Our Process

Dream…After gaining a clear understanding of your needs, we work to establish feasibility of the proposed project. A free no-obligation consultation is included before any design work begins. During this meeting we will gather your ideas, complete a design questionnaire and look at the structure or property affected by the project.

Open and honest communication is the key- What type of investment are you willing to make in the project?  What is the anticipated timeframe for completion of the project? Are you open to ideas and alternate solutions to address the need? After we create a feasibility report and determine that design should be the next step, a detailed contract for services is prepared and a design deposit is taken.

Next step- DESIGN!

Design…Once the parameters are agreed upon the design phase begins. First, a preliminary plan will be developed to give you an initial look at the design.

Next, revisions are made to get the design down to a final version. At this point, depending on the nature of the project, a bid set of plans can be distributed for contractor pricing -or- the plans can be finalized for engineering.

The final construction drawings include all details necessary for permitting and building the project.

Build…Once the plans are done and the permits are in hand the easy part starts- building the project.

With detailed plans and the option of consulting services during the project, the building process should run smoothly.

When the final coat of paint is on and the project is complete you will become another great referral for Exceptional Home Designs.

EHD Blog

Aging In Place Remodeling

July, 2020

The comedian George Burns used to open his stand-up act with the line, “I’m very pleased to be here. Let’s face it, at my age I’m very pleased to be anywhere!” It’s a fact many of us try to avoid, but aging is unstoppable. We will hopefully all someday be as George Burns put it – just pleased to be here. This realization brings us to a valid question- wouldn’t you prefer to “be here” in your own home, surrounded by familiar things, and at peace with the knowledge your “golden years” will be spent in a safe and comfortable environment? Aging-In-Place is the ability to live in one’s own home for as long as possible through the incorporation of design principles, telecare and assistive technologies. At Exceptional Home Designs we have seen the need for residential design which allows for comfortable aging in one’s own home and have made this is a focus of our design firm.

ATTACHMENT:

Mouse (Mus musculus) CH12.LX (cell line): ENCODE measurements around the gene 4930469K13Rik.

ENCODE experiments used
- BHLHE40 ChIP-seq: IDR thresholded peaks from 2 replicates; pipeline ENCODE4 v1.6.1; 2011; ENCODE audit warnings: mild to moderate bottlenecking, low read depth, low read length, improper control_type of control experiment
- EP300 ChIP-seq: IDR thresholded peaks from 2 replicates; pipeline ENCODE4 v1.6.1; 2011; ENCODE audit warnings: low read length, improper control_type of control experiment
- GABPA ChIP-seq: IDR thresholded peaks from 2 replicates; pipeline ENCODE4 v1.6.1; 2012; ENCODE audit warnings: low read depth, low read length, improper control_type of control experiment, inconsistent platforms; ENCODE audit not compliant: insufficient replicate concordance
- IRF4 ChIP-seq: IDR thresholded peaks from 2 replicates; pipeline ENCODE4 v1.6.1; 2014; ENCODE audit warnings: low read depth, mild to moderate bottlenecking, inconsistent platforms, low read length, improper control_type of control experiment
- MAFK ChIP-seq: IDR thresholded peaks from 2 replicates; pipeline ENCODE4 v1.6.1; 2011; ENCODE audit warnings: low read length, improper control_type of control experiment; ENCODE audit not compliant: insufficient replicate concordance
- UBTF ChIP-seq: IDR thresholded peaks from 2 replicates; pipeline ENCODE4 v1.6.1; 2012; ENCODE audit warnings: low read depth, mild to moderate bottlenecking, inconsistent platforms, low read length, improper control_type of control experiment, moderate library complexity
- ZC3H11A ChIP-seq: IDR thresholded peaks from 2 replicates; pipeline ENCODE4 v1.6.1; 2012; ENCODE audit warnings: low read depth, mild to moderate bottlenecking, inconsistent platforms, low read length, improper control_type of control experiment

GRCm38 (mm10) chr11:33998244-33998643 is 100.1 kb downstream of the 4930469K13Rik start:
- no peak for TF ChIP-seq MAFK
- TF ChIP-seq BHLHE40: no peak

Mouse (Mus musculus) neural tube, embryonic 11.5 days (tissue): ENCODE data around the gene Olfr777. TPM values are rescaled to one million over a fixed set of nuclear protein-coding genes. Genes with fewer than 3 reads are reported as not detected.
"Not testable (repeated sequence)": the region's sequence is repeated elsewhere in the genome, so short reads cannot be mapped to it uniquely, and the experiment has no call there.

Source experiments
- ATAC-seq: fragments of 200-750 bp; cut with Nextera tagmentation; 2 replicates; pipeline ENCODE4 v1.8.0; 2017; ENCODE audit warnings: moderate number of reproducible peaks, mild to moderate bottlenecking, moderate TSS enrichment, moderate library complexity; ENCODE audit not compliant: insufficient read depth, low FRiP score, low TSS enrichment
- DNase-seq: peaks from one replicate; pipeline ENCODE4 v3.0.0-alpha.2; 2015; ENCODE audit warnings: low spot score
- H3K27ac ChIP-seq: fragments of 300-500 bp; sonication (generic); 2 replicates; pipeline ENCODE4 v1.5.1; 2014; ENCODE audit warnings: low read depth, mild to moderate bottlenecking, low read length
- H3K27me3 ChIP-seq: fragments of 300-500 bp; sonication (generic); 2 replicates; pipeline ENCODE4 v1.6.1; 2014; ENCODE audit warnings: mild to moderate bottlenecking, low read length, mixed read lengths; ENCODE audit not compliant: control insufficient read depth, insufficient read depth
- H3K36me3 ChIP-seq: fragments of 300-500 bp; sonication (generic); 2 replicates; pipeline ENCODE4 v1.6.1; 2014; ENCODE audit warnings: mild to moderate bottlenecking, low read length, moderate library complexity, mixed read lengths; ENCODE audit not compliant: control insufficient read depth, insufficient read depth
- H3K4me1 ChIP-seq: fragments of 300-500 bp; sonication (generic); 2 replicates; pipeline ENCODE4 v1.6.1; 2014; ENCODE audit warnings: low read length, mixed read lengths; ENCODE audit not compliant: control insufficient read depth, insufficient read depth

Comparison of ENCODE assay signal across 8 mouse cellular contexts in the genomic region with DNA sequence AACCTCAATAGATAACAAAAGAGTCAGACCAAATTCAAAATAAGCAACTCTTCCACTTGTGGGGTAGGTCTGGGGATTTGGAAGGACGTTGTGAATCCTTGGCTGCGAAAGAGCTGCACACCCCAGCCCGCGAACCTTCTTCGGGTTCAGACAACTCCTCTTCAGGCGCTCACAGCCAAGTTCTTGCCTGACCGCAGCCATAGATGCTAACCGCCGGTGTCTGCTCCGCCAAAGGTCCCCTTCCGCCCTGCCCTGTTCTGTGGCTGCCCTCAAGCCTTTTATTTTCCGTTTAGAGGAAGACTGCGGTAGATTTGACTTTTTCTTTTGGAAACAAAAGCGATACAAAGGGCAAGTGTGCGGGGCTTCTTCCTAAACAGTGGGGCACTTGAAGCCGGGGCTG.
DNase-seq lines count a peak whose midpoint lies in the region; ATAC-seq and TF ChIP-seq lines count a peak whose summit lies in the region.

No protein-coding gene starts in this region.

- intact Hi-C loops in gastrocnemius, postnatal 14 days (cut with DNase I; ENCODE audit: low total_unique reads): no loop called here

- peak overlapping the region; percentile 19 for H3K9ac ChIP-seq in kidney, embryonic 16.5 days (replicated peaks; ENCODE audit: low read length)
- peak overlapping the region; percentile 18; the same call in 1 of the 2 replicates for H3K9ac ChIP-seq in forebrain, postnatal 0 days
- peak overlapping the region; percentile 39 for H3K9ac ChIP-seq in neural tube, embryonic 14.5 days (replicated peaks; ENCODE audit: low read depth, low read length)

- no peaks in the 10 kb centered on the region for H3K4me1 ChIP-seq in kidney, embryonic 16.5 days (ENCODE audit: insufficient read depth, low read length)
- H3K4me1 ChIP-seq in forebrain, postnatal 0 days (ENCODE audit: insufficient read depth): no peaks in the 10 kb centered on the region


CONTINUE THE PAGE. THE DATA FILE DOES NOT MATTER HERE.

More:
The numbers speak for themselves – in 2008 persons age 65 or older numbered almost 39 million and represented approximately 12.8% of the U.S. population (that’s about one in every eight Americans). It is projected that by the year 2030 this population of 65 plus persons will grow to about 71.5 million or almost 20% of the population. In other words, one in five Americans will be facing the dilemma of how to live out their remaining years in comfort and safety without the trauma associated with being relocated to a family member’s home or an assisted-living facility. This trauma, also known as “relocation stress syndrome”, can lead to health problems and conflicts which could be avoided if the use of Aging-In-Place concepts are able to be incorporated into an aging person’s existing home. What determines the ability to create a functional and livable space for an aging person in their existing home can depend on numerous factors including: the condition of the existing home; the actual health of the individual; the proximity of health services in the local area; the availability of technology for home wiring and systems which will help facilitate an older person living alone in their own home for many years. A professional design firm that is trained and up-to-date on the latest products and ideas for Aging-In-Place is vital to creating a successful project.

Most of the general products and ideas for remodeling or building a home that fosters Aging-In-Place are self-explanatory. In addition, many of the principles used in Aging-In-Place design are also the same used for homes designed to the Americans with Disabilities Act (or A.D.A.) specifications. A.D.A. specifications require minimum hallway and doorway widths as well as required heights for items such as appliances, countertops and toilets. The basic idea is to create a space that allows for: ease of movement; ease of reaching and accessing items in the home; reducing maintenance and care of the home and the yard; creating well-lit spaces; and designing systems within the home for communication, safety and security that are easily operated by the elderly person. Some specific examples are:

Ease of Movement:

  • 5’ turning or clear radius in the living area, kitchen, bedrooms and baths
  • 36” minimum width hallways and doorways
  • Eliminating steps into the home and within the home and promoting the use of ramps, elevators or lifts
  • Incorporating non-slip flooring and grab bars
  • Home designs that feature one-level living or remodeling existing main level space into livable space for an older person

Ease of Reaching and Accessing Items in the Home:

  • Lowered windows and windows with easy-to-operate hardware